Scouts Inc.: Patriots' emergency list is key

Posted by Scout's Inc.'s Keith Kidd

When an injury occurs in the NFL, the wheels start spinning immediately -- diagnoses are made, lists are checked and phone calls are placed either during the game or immediately after. And when your quarterback goes down for the rest of the season, like Tom Brady did on Sunday, there is an even bigger sense of urgency.

Once Brady was diagnosed by the team's doctors and the staff understood the extent of his injury, the process began. If a player is deemed to be out for an extended period, the team starts looking for someone to fill the 53-man roster. The first place they look is to their own practice squad, and in this case the Patriots will find QB Matt Gutierrez. However, the Patriots will probably not add him because they already have enough inexperienced quarterbacks on their roster.

The next place a team will look to fill their roster is its emergency list. Every team has an emergency list of five to seven players per position who could fill a roster spot vacated by injury, players that team scouts have determined are the best available without jobs in the NFL. This list provides each player's position, test score, height, weight, speed, age, agent's name and phone number, player's phone number, minimum salary for that player and a small comment area. These lists are finalized every Friday throughout the regular season in case an injury occurs during that week's game.

The Patriots probably placed calls during the game to players' agents to find out their status and willingness to sign, and the ideal situation is to bring in players on Monday or Tuesday for a workout and physical. If all that checks out, then the team will sign that player. Right now, New England is looking for the quarterback who can contribute the quickest, and once they identify that player offensive coordinator/quarterbacks coach Josh McDaniels begins a process to determine what the newly-signed quarterback is comfortable with and help the player understand the team's terminology. Regardless, whichever veteran quarterback the Patriots decide to sign, he will be a help for the inexperienced quarterbacks on the roster, including QB Matt Cassel.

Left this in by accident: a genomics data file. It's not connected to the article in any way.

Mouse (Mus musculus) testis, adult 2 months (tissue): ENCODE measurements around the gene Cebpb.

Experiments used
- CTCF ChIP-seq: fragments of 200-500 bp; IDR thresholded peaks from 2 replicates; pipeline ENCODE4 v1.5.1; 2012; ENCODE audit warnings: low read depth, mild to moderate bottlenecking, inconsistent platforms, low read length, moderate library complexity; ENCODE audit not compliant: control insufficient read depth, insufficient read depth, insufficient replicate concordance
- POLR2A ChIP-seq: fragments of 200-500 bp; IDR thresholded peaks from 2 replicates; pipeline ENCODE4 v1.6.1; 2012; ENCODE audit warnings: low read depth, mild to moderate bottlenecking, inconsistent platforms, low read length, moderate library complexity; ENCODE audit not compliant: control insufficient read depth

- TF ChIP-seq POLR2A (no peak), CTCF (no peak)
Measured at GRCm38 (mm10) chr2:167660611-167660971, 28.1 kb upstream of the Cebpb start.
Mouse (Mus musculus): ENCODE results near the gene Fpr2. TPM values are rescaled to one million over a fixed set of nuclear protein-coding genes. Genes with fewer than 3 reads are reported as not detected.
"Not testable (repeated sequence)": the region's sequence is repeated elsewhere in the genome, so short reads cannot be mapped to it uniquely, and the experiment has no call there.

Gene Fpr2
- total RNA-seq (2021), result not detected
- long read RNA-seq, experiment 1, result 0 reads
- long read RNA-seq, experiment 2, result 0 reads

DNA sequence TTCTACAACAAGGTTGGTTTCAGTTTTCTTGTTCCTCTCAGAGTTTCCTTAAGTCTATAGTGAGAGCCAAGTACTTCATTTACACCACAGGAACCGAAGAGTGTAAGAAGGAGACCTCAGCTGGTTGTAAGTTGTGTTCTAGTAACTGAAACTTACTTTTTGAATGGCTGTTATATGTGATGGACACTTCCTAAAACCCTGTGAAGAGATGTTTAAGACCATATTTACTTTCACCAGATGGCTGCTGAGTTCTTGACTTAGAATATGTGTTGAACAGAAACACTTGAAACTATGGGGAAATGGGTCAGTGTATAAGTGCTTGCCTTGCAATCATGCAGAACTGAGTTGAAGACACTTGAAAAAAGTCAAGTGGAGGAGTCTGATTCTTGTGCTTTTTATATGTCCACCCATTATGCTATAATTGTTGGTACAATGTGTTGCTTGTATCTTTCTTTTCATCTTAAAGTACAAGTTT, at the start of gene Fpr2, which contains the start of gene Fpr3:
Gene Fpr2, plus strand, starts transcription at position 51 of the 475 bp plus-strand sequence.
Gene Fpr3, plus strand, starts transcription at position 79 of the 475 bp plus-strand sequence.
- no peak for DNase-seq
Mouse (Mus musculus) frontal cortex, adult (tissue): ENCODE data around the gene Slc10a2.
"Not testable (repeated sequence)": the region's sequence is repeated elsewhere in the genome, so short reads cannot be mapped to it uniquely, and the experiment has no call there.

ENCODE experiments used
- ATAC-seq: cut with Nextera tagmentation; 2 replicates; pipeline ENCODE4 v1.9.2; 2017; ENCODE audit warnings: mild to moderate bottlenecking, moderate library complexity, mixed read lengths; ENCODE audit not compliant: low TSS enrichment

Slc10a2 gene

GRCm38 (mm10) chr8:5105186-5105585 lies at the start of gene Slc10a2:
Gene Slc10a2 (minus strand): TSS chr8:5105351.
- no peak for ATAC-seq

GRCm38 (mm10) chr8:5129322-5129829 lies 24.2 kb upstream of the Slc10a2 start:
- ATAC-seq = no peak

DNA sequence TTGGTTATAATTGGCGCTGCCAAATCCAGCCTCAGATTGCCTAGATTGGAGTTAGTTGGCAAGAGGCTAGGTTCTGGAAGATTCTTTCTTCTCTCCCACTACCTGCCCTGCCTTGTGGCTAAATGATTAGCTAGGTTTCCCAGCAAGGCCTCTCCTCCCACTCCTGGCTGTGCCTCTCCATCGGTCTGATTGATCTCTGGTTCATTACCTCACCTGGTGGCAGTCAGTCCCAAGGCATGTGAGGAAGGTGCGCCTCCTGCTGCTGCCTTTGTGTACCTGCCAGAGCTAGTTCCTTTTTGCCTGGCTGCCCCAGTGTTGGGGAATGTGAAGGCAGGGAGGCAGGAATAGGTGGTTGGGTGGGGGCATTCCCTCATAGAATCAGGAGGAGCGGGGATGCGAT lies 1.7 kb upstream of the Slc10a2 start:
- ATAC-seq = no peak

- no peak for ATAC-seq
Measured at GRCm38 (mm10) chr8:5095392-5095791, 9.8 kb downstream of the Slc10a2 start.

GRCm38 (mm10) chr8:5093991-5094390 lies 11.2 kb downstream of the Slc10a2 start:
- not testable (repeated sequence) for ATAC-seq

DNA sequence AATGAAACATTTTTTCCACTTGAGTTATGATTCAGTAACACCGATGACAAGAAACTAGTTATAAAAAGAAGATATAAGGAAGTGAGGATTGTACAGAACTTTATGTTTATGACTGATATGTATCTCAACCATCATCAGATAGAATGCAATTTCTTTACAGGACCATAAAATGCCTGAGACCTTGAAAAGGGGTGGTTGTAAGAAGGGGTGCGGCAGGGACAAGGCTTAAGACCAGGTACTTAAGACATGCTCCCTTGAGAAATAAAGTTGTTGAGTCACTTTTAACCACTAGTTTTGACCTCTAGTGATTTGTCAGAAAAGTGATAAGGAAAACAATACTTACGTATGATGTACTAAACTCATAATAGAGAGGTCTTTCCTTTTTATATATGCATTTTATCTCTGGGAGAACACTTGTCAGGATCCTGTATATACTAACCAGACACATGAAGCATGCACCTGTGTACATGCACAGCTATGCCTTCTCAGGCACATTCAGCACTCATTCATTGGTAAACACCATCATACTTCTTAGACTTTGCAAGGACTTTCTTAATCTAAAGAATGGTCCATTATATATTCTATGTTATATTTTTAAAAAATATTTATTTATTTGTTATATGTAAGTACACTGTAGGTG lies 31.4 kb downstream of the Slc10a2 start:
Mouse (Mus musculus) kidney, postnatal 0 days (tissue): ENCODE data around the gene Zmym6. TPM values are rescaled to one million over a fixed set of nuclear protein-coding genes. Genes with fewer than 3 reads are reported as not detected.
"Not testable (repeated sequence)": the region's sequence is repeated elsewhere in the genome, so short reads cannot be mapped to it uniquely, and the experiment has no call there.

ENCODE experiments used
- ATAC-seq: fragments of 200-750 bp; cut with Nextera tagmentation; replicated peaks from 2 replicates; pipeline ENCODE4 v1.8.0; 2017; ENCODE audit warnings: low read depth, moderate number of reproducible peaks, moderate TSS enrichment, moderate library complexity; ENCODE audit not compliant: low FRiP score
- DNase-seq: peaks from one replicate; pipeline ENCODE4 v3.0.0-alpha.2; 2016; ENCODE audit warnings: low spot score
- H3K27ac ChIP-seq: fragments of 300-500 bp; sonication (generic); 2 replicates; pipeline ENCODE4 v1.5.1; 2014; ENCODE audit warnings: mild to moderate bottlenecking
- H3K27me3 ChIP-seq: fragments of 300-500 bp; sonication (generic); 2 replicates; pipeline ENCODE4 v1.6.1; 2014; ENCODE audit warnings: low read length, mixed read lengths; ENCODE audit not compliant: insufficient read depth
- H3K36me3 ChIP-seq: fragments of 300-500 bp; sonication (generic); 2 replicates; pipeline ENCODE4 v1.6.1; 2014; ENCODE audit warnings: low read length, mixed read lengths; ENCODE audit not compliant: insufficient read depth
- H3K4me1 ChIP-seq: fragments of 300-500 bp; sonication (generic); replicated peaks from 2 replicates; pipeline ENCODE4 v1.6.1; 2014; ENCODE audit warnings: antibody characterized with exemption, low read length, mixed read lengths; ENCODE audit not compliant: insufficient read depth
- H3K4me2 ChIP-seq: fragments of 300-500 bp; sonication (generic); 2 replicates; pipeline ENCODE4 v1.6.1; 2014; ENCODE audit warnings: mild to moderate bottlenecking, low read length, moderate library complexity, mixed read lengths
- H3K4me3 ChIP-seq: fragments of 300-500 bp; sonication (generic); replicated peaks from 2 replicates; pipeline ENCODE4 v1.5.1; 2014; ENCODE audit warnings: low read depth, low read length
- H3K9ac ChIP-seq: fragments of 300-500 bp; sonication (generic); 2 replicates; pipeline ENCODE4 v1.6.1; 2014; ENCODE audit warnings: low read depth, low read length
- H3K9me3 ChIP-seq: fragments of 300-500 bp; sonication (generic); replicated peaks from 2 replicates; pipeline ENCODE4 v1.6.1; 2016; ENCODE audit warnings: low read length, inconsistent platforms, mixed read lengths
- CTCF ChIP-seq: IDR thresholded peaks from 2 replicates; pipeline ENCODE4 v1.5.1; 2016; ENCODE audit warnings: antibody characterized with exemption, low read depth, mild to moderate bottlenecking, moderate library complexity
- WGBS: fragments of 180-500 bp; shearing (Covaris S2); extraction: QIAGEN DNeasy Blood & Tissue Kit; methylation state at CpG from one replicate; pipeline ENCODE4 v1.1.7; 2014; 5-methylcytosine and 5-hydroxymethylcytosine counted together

We know some of the players the Patriots are looking at, and here's a look how the top six on their emergency list might look:

1. Chris Simms -- He has had success as a starter in the NFL. Simms has good arm strength and good presence in the pocket. He was derailed in Tampa Bay by an unfortunate spleen injury, but he could help the Patriots win if needed. However, he will take time to learn their system and has not been a cold-weather quarterback at any point in his career.

2. Tim Rattay -- He is a journeyman quarterback who could finish a game if necessary. He can process quickly, get rid of the ball fast and it shouldn't be hard for him to learn the system. He is at his best in a controlled, short-to-intermediate passing attack.

3. Vinny Testaverde -- The 45-year-old quarterback is very familiar with the Patriots' system and was signed late last year after Cassel's poor play in the regular season. His age might be a limiting factor, though.

4. Daunte Culpepper -- Even though he is retired, he could probably be convinced to apply for reinstatement. Culpepper has been in three different systems -- Minnesota, Oakland and Miami -- and he has been productive as a starter. Plus, he already has a very good relationship with WR Randy Moss from their time in Minnesota.

5. Craig Nall -- He is a journeyman backup quarterback who doesn't have much starting experience. But he is also familiar with the AFC East.
New England head coach Bill Belichick is a tremendous evaluator of talent and knows how to assess a player's strengths and weaknesses. He has surely studied all of the players above in preparation for games against their former teams. You can be sure that there will be a good reason for the Patriots passing on any player on their emergency list.

Scouts Inc. watches games, breaks down film and studies football from all angles for ESPN.com.